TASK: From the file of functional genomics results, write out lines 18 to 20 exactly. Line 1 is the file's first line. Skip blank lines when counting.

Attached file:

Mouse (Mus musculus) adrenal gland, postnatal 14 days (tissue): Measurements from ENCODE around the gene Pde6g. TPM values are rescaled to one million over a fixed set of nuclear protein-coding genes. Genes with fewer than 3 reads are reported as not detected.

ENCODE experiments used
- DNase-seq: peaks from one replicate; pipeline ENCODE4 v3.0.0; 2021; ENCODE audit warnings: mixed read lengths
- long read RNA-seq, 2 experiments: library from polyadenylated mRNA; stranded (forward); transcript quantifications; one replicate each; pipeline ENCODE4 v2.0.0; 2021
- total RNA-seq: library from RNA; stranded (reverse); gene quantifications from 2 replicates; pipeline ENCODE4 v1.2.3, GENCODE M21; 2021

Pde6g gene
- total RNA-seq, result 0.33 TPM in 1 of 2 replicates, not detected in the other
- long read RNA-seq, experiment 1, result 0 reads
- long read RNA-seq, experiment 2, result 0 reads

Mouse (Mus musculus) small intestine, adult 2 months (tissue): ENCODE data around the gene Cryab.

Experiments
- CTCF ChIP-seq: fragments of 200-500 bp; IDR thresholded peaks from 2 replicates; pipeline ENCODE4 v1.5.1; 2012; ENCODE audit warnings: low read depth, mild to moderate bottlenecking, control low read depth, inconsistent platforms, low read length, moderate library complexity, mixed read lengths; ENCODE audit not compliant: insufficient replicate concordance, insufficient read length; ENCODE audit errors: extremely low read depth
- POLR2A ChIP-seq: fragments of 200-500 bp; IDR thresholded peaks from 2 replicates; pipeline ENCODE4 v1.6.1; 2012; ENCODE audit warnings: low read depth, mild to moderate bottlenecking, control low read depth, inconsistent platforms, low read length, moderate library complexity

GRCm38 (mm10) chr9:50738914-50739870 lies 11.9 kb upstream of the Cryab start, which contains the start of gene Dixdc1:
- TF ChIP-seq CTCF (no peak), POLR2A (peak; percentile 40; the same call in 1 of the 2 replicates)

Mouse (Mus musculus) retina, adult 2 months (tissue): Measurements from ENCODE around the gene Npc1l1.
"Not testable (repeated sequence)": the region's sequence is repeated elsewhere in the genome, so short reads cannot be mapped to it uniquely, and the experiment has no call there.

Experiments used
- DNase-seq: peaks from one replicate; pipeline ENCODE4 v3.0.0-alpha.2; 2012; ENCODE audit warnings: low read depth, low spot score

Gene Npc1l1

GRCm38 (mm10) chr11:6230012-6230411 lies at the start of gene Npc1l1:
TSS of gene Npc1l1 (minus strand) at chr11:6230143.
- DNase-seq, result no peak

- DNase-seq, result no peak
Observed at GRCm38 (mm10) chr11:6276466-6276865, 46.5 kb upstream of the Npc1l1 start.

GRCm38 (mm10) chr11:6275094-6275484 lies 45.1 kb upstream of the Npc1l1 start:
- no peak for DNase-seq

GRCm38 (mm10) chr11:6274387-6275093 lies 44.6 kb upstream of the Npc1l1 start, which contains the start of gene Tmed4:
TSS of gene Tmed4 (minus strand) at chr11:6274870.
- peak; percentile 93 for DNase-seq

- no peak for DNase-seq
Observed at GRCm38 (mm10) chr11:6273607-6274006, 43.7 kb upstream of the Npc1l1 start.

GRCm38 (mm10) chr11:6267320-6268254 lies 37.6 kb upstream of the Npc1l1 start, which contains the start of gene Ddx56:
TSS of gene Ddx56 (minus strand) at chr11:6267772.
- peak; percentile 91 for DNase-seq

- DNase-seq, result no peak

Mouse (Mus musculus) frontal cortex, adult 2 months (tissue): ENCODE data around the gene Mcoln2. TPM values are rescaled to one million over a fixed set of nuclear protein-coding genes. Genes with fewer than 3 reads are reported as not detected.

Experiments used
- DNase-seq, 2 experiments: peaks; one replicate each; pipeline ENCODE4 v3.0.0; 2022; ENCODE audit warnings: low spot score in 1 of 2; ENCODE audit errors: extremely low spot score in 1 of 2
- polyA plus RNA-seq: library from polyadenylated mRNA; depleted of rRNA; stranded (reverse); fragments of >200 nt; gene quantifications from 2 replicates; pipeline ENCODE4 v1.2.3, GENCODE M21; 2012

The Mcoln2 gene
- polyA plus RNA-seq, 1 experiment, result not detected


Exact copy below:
Experiments used
- DNase-seq: peaks from one replicate; pipeline ENCODE4 v3.0.0-alpha.2; 2012; ENCODE audit warnings: low read depth, low spot score

Gene Npc1l1